I saw what appeared to be an obvious similarity between the Star Trek "Mycelial Network" and Cosmic strings so I posted a question. A couple people assumed the answer didn't exist and closed it.
An interview with the main Mycelial network actor Anthony Rapp confirmed the connection between the fungus and the way the universe works:
He was in this crazy mycelial land and had this moment in the network to help bridge the gap initially. But the real consequences didn't come until this season, and I'm so glad it got to come full circle. There's an opportunity to really explore loss and peer into the abyss of the unknown. Plus it's grounded in some real science with how energy transforms and moves throughout the universe. The writers have found a way to do it that resonates and is really satisfying to play.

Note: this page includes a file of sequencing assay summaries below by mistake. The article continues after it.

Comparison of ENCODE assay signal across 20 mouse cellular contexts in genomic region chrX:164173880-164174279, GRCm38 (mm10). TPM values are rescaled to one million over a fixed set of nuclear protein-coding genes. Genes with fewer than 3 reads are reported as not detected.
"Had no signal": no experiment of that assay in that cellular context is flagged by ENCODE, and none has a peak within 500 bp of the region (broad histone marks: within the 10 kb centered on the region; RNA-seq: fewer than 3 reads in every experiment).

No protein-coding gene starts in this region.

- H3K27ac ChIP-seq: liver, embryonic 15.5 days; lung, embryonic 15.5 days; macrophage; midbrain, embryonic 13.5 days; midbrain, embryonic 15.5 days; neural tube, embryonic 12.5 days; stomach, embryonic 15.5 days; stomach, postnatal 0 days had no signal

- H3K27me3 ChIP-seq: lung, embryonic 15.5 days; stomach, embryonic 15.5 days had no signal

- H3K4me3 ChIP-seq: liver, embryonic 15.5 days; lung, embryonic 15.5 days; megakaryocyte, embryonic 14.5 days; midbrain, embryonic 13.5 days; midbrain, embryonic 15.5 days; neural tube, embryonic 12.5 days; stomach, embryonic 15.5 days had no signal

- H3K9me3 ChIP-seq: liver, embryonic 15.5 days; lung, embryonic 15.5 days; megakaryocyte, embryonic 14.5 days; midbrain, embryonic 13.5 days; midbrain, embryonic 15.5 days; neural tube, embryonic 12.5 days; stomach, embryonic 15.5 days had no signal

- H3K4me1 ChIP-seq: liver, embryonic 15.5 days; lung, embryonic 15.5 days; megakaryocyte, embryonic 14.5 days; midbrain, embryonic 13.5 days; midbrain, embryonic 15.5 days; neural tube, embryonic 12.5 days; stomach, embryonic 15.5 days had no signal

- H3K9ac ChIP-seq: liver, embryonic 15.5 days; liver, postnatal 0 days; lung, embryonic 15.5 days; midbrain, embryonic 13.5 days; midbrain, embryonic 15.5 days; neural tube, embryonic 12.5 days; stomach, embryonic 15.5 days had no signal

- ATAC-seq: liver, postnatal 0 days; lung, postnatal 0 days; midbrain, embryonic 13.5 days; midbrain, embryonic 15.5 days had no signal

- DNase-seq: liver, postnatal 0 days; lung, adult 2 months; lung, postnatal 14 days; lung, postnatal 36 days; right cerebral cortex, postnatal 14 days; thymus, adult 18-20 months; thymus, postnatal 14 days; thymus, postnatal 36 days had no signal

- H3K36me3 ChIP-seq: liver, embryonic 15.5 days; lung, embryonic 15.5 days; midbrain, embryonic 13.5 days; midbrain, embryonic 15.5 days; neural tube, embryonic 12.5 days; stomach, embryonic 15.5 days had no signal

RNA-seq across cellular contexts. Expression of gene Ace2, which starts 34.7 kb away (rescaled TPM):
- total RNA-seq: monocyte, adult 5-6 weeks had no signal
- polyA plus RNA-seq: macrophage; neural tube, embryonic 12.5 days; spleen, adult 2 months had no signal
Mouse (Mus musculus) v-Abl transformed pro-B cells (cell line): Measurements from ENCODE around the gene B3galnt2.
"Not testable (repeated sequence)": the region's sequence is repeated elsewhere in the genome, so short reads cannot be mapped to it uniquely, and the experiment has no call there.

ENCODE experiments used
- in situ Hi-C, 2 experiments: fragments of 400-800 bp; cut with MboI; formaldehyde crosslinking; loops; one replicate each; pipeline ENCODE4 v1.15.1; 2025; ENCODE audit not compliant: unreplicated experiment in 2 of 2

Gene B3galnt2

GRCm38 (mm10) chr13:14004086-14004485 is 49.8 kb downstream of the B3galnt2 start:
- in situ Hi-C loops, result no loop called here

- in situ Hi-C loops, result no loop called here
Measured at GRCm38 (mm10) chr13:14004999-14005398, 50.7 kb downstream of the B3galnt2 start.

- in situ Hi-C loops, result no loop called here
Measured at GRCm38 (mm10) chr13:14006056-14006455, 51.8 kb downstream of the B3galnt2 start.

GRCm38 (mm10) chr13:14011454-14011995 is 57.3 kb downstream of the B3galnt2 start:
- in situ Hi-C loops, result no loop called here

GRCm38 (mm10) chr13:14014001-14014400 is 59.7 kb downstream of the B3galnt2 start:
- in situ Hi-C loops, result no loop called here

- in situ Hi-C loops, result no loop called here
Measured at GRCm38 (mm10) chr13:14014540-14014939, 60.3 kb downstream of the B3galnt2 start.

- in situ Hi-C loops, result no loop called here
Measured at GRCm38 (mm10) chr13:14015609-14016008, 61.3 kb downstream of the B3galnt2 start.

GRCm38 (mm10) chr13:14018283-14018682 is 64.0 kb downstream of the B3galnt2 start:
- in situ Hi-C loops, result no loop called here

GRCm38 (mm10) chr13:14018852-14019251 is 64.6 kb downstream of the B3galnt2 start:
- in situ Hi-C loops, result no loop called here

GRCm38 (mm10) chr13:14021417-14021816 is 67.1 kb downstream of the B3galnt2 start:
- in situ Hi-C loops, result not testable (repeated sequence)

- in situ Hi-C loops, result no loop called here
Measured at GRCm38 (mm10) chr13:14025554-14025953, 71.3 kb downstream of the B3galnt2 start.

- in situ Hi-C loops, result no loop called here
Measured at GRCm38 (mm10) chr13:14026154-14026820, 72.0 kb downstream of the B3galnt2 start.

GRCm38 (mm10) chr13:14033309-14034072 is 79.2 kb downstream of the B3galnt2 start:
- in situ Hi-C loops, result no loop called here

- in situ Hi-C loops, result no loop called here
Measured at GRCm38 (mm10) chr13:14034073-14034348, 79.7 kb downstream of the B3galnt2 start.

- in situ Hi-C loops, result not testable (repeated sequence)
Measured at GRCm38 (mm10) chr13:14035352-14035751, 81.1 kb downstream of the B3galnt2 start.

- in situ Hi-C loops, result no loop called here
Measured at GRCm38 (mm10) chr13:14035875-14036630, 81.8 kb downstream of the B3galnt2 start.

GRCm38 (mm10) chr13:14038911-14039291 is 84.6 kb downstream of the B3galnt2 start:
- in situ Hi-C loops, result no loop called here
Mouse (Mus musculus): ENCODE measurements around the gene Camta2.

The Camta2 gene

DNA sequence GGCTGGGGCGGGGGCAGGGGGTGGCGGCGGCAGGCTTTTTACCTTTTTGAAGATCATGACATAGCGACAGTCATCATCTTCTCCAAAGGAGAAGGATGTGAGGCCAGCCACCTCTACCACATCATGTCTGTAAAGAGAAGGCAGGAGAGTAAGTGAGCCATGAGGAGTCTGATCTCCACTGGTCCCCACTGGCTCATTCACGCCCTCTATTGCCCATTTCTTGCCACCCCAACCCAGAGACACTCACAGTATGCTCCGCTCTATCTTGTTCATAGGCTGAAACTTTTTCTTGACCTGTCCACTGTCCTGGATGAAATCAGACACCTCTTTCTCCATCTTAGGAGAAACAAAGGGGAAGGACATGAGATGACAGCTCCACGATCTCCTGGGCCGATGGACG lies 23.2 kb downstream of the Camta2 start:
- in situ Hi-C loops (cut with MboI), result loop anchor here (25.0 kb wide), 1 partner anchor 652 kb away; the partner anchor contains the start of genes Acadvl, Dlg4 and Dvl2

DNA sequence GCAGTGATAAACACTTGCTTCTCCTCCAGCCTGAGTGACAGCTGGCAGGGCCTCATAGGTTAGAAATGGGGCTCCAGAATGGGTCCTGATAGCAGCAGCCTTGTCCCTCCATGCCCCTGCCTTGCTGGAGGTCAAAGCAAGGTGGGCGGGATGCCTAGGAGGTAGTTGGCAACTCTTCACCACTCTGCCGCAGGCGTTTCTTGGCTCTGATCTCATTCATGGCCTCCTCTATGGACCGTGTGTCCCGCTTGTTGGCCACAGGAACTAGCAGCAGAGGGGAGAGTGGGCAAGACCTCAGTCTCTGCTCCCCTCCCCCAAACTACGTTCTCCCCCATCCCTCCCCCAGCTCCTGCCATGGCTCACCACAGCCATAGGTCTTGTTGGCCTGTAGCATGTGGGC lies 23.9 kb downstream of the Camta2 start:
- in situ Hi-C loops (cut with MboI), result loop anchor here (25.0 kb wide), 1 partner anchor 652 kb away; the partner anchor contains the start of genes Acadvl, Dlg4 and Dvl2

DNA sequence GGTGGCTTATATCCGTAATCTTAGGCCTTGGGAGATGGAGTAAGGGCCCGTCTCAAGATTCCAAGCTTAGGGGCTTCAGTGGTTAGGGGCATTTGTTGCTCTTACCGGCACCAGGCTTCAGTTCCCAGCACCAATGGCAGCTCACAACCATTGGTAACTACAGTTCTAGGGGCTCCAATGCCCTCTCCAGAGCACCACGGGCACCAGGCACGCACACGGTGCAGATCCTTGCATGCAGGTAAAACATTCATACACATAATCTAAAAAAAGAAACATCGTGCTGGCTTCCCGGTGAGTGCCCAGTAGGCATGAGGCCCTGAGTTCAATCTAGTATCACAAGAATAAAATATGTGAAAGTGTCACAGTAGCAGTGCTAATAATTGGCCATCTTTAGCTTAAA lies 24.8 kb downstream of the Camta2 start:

Also the connection is found in The Science of Star Trek: Discovery's Mycelial Network connecting quantum astrophysics mathematical equations (string theory) with biochemistry (fungal mycelium):
the ideas behind the spore drive came from the research of Dr. Paul Stamets (Anthony Rapp), who, along with his research partner, chose to think of physics and biology as interchangeable at the quantum level. Through this thinking, and generating equations based in quantum astrophysics and biochemistry, the two were able to theorize that, as Star Trek wiki Memory Alpha says, “spores were not only the progenitors of panspermia, but also the building blocks of energy across the universe,” and thus something starships could theoretically use to travel.
The answer is FACTUAL and the answer is YES.
These mathematical equations in quantum astrophysics were the inspiration for the Star Trek Discovery's unique propulsion system.
Please open the question for the community so these facts can be posted.